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1916, Eyes

1919, Shepherd
1924, Man
1924, Mine
1925, Son Father 
1925. Brian K
1926, Barb W
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1935, When Man
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The Mine with the Iron Door -- 1924


Click on Picture to Enlarge

irondoor1924arcadecard.jpg (24616 bytes) Arcade card courtesy Rick Gunter

Movies: Wright's Greatest Sorrow

Click here to read the story:

  • How and why Wright got into the movie business

  • Which movies were actually based on his stories

  • Which were based on stories he had never even seen and quickly despised.

 

Postcard of Charles Murray. eb

 

Reviews: The one review I have seen, in Variety, is perhaps the most positive of any of Wright's movies.  After noting that the title suggests just another mediocre western, the critic says, ". . .the plot has dignity, drama, romantic interest and a definite appeal. When melodrama enters the picture it is true melodrama and grips because it carries the suggestion of reality.

The critic goes into unusual detail describing the plot:  "The story opens in the desert showing two old prospectors.  Out of water, they come upon a cabin and seek to replenish their supply.  At the cabin, and in the custody of an old woman, they discover a white child.   Previously we have seen a villainous character, Sonora Jack, leave after admonishing the woman to take good care of the youngster as some day she would bring much gold.  The prospectors take this child by force because it is white and proceed to raise it as their own.  Due to the child they decide to quit their meanderings and settle down.  The girl grows to womanhood.  She is taught the rudiments of an education by a young physician neighbor, out there because of his health and known as 'Saint Jimmy.'

"About this time is made known that a legend persists in the Arizona country of the existence of a mine with an iron door which had been the property of padres. Into this situation comes the hero, who says he is a prospector. He meets the girl. Later it is discovered this youth is a fugitive convict. Meanwhile the old prospectors inject much comedy through their desire but lack of courage to tell the girl her real origin. A renegade, who would marry her, when spurned finally tells her and the girl feels her humiliation so keenly she attempts to go away. She is caught in the path of a terrific storm, and saved from death by an educated Indian who has left the white man's school and gone back to the land of his people. This Indian cherishes a latent hatred of whites. He brings the girl back. Later he learns the identity of the convict-prospector and threatens to turn him over to the sheriff unless the white man comes with him. He compels the white man to share his cabin in the hills and there search for gold, and finds satisfaction in his suffering. Eventually Sonora Jack and his gang get information that leads them to believe the Indian knows the secret of the lost mine. They capture him and try to force him to divulge, resorting to torture.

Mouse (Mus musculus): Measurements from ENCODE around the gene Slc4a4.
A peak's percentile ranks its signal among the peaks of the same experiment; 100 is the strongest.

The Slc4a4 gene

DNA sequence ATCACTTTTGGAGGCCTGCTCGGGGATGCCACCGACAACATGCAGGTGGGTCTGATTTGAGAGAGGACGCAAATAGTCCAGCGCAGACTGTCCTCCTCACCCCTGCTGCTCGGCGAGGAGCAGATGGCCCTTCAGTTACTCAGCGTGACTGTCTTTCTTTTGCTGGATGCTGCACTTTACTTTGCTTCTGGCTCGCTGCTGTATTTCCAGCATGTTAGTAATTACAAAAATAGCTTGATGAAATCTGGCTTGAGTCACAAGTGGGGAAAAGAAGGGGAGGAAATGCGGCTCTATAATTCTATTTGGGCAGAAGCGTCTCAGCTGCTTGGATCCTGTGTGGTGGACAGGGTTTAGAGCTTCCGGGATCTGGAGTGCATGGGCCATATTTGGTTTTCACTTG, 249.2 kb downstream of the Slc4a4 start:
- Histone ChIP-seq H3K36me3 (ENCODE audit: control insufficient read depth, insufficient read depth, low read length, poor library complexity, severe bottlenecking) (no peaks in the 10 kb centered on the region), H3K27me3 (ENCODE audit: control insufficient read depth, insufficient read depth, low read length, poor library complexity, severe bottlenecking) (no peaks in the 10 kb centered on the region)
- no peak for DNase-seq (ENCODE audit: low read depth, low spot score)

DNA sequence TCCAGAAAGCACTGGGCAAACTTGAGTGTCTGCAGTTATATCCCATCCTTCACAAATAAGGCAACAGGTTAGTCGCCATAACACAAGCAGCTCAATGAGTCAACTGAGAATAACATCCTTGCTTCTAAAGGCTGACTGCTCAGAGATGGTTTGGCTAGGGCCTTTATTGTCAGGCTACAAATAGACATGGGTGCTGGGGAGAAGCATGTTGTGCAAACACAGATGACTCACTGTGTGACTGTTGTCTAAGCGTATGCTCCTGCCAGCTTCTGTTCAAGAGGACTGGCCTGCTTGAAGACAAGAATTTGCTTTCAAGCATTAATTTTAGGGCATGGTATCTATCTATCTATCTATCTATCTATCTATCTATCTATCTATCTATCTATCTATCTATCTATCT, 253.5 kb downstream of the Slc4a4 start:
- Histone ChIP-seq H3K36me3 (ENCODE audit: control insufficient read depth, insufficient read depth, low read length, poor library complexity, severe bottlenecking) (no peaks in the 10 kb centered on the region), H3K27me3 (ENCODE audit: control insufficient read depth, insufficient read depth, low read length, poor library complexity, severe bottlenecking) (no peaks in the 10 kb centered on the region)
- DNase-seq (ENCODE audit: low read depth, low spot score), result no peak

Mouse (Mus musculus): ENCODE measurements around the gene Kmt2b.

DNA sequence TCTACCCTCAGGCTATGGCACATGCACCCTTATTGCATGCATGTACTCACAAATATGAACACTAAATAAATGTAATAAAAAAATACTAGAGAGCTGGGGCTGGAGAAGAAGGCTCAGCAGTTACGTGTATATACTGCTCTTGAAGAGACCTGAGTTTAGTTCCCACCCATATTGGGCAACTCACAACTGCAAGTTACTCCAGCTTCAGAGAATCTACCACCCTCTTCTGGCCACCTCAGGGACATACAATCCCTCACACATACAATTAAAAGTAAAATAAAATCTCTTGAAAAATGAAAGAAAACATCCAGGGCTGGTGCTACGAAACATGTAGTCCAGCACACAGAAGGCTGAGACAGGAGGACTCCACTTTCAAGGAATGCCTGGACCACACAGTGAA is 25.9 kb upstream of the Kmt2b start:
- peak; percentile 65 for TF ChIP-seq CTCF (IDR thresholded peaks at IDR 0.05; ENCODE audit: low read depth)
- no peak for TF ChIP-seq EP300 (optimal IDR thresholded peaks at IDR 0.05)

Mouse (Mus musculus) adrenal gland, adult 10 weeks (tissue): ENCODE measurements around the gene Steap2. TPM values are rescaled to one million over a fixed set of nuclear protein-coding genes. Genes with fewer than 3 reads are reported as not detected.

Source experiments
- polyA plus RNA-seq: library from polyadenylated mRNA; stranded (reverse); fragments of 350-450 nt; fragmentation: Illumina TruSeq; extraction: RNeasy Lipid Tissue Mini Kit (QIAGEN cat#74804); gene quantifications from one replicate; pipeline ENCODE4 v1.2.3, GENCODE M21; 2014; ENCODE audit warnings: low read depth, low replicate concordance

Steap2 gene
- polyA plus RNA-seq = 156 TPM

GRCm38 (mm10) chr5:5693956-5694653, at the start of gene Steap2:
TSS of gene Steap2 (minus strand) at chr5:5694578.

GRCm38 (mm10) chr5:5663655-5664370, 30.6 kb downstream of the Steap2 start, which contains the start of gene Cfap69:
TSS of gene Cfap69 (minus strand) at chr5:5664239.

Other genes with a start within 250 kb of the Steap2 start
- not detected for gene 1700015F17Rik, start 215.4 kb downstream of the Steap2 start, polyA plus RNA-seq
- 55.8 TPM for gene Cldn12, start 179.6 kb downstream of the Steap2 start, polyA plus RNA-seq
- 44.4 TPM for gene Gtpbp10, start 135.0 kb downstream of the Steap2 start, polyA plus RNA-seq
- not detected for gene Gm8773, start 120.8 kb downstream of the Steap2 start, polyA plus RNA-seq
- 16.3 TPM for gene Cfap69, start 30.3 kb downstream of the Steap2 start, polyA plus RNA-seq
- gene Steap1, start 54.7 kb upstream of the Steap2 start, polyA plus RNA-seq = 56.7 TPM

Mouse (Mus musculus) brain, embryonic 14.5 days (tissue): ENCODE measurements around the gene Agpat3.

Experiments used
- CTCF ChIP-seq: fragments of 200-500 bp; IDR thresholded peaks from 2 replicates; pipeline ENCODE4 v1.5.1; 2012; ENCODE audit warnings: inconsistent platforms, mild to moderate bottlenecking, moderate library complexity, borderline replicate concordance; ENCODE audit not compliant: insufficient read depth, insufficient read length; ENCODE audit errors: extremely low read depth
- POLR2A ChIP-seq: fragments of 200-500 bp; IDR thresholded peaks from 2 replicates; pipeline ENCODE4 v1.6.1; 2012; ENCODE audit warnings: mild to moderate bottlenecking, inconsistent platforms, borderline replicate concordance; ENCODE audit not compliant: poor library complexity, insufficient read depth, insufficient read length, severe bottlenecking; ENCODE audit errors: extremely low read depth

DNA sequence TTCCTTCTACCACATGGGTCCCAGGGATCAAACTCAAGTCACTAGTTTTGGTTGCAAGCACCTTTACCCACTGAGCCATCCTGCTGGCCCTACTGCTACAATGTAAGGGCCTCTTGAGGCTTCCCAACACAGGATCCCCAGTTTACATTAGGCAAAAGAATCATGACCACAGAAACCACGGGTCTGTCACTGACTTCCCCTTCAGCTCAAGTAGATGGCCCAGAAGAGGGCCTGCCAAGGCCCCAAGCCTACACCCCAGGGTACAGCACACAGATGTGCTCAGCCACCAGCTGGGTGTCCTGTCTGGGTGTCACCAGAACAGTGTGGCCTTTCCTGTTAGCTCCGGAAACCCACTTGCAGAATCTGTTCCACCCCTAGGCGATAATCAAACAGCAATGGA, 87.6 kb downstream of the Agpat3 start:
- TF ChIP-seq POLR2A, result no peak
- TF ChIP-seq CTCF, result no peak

"The Indian knows the location, as he has led his captive blindfolded into the mine, laughed at him and then led him back again.  The young convict-prospector is instrumental in saving the Indian, much to the latter's surprise. In gratitude the Indian takes the white man back to the mine and permits him to gather all the gold he can carry away. In the meantime, Sonora Jack and his gang learn of the white girl's identity and come to recapture her. In the fight that ensues one of her prospector protectors is killed and the other badly wounded. The outlaws are traced by the Indian and the young convict-prospector. The Indian stages a sensational knife fight with Sonora Jack and slays him, the youth eventually is cleared of the crime for which he was sent to prison, and the lovers are brought together.

"This may sound melodramatic, but in the telling there is much skill of direction and artistry in the unfolding."

Another review of this movie appeared in Film Daily, December 21, 1924, but I have not yet obtained a copy.

Release:  Principal Pictures, Sol Lesser presents

Production: Sol Lesser

Director:  Sam Wood

Writing/Screenplay: From Harold Bell Wright's novel by same name.

Characters Actors
Marta Hillgrove Dorothy McKale
Tad Grove Burt Woodruff
Dod Hill [?] Charles Murray
Natachee Bob Fraser
Hugh Edwards Pat O'Malley
"The Lizard" Raymond Hatton
"St. Jimmy" Creighton Hale
Sonora Jack Mitchell Lewis
St. Jimmy's mother Mary Carr
Chico William Collier, Jr.
The Sheriff Clarence Burton

Availability: This movie was shown at the restored Rialto theater in Tucson, Arizona on October 8 and 10, 2010. The announcement for this rare screening included this note: "Only ten percent of silent films have survived and The Mine with the Iron Door was thought to have been one of these lost cinema treasures. The Tucson Historic Preservation Foundation successfully tracked down two surviving prints in Moscow, Russia, and Paris, France. The copy of the film to be presented has been digitally restored and loaned by the "CNC - Archives françaises du film."

Before the copy was discovered in France, the Oracle [Arizona] Historical Society provided this information: "There is one existing copy of this film in the Russian Film Archives in Moscow. The film was in the soviet distribution in the 1920s and a print of it has been preserved. The print is of 7 reels, 1685 meters long, but it lacks initial titles and the word "end". A print of the picture on 35 mm film can be made for the price of $1,685 plus freight cost for shipping from Moscow."


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